Sometimes your dog might not pee outside and that’s OK. An unproductive outside time is better than an accident indoors. Let them wander around a little bit & head back inside.
Though most dogs can handle sleeping through the night without accidents keep in mind that their bladders are awfully small so if you can avoid sleeping in I’d do so. Most puppies just can’t hold it for that long. To prevent overnight accidents make sure your pup has peed before bedtime.
4. Praise Your Dog Like There’s No Tomorrow
Every time your dog pees or poops outside it needs to be celebrated. Give them baby talk or a treat, jump up & down, pat their little heads & remind them of how brilliant that decision was. Yes it might look silly but your pup needs to know he’s done the best thing ever. When you consistently praise your puppy for going outside they’ll start to understand that going potty outside is the best decision available.
The Second Week of Potty Training Your Puppy
This is the ‘keep it up’ period where the praise is still heavy but you can relax a little more when it comes to watching your pup.
5. Keep Up The Praise & Watch For Signals
Don’t get lazy with the praise during the second week. You want your dog to be the proudest creature on earth every time he pees or poops outside. Yes it seems silly after a while, and maybe even a little creepy if your dog stares at you while doing their business – but rest assured, you’re getting the message across.
Let your dog know that peeing & pooping outside is awesome, and that all sorts of great things come to pups that do awesome things.
Though it differs by each individual dog this is the time when most will come up with their own little way of letting you know they’ve got to go. It might be crying at your feet, ringing a bell you’ve set up or waiting at the door — just be sure to pay attention to these signals & follow up. Once your dog knows how to get your attention when he’s got to go you can relax a little and congratulate yourself on a job well done.
If your dog isn’t giving you an obvious signal that they need to go out (like whining at the door) I suggest teaching them to ring a bell when they need to go outside. Some of the other signs dogs give that they need to go out such as pacing around or circling can be easy to miss if they’re in another room, which is why a noise based signal such as ringing a bell can make things easier.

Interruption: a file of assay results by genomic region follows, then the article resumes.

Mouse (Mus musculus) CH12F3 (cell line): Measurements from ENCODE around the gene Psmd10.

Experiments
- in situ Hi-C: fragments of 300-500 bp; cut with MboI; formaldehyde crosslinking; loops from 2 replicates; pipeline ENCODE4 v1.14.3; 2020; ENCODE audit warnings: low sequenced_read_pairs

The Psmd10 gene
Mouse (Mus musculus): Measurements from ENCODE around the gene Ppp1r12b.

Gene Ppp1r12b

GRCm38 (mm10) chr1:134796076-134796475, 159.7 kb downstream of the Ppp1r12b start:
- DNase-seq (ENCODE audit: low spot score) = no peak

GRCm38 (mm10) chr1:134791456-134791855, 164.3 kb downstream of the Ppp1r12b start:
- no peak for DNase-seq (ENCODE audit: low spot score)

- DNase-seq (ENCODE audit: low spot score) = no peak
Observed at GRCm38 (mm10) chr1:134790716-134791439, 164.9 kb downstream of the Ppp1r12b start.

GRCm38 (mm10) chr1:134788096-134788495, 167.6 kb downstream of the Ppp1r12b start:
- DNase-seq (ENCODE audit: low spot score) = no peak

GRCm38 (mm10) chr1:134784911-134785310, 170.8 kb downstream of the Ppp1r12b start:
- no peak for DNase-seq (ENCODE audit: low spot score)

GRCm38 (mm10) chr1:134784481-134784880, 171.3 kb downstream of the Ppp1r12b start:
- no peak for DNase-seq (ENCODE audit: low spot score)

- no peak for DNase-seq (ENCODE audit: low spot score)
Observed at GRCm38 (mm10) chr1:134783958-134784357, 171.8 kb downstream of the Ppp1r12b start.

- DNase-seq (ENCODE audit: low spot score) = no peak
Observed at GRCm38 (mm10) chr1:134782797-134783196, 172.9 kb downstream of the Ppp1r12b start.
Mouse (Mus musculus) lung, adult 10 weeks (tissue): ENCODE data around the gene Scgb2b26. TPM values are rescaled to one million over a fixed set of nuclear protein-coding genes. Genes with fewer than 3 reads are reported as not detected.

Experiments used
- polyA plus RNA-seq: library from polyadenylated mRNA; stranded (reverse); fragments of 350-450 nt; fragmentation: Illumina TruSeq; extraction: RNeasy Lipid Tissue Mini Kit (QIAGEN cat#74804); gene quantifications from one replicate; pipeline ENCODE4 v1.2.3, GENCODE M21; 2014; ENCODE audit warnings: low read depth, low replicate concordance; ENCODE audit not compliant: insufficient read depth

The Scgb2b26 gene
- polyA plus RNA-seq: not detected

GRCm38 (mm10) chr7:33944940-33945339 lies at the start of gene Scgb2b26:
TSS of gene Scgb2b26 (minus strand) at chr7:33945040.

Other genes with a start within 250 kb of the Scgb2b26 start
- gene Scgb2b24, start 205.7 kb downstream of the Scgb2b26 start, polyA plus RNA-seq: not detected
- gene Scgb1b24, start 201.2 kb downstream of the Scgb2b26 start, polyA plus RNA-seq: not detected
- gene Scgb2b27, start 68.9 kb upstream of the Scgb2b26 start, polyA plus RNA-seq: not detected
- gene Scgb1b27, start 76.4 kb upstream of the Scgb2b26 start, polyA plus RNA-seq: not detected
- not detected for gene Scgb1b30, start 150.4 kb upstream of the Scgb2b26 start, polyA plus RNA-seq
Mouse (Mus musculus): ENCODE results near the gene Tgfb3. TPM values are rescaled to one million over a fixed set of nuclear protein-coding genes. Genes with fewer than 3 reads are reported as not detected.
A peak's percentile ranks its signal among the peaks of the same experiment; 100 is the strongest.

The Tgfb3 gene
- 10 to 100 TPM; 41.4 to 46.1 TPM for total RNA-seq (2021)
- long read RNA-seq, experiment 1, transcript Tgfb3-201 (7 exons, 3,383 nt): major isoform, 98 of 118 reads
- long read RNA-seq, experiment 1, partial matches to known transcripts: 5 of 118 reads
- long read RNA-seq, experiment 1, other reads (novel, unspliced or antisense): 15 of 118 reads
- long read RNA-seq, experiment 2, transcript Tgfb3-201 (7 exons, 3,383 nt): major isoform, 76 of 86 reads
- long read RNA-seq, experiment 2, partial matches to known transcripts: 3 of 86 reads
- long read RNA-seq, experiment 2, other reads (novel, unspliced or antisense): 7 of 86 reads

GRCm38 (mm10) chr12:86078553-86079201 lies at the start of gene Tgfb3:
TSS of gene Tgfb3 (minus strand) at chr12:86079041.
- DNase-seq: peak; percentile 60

Make Sure to Clean Up Accidents Thoroughly
Accidents will happen, and it’s important to clean them up thoroughly. Dogs are attracted to spots that they’ve used previously, and remember that their sense of smell is way better than ours. Pet urine can be hard to get out, and not all household products will effectively remove odors. If your dog keeps going in the same spot chances are some of that smell has been left behind. You can opt for a product that’s formulated for removing pet urine odors & stains.
Be Realistic About How Long Your Puppy Can Hold it For
Young puppies can’t hold their bowels & bladders for long. If you come home to find that they’ve had an accident in there it’s quite possible that they can’t hold it that long. Generally puppies can hold their bladder for about one hour per month of age. So your 3 month old pup can probably only hold their bladder for about 3 hours. If you’re going to be away at work for long periods of time see if you can get a neighbor, relative or dog sitter to come over to let your pup out during the day.
How Did You House Train Your Dogs?
Did any of your dogs give you any trouble when it came to potty training? Did you use a crate or puppy pads? What methods worked well for your dog?